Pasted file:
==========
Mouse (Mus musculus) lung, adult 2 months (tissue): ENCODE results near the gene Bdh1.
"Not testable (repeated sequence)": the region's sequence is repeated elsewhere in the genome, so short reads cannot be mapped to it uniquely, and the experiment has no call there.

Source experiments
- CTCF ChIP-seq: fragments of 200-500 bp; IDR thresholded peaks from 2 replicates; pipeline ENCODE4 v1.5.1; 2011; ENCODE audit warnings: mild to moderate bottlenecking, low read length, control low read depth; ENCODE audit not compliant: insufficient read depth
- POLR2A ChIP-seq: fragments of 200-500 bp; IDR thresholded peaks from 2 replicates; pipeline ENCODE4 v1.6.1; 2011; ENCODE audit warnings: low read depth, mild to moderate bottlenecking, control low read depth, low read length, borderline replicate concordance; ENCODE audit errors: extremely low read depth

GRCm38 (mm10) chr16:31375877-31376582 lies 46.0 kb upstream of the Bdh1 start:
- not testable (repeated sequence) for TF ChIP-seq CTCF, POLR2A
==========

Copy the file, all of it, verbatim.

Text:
Mouse (Mus musculus) lung, adult 2 months (tissue): ENCODE results near the gene Bdh1.
"Not testable (repeated sequence)": the region's sequence is repeated elsewhere in the genome, so short reads cannot be mapped to it uniquely, and the experiment has no call there.

Source experiments
- CTCF ChIP-seq: fragments of 200-500 bp; IDR thresholded peaks from 2 replicates; pipeline ENCODE4 v1.5.1; 2011; ENCODE audit warnings: mild to moderate bottlenecking, low read length, control low read depth; ENCODE audit not compliant: insufficient read depth
- POLR2A ChIP-seq: fragments of 200-500 bp; IDR thresholded peaks from 2 replicates; pipeline ENCODE4 v1.6.1; 2011; ENCODE audit warnings: low read depth, mild to moderate bottlenecking, control low read depth, low read length, borderline replicate concordance; ENCODE audit errors: extremely low read depth

GRCm38 (mm10) chr16:31375877-31376582 lies 46.0 kb upstream of the Bdh1 start:
- not testable (repeated sequence) for TF ChIP-seq CTCF, POLR2A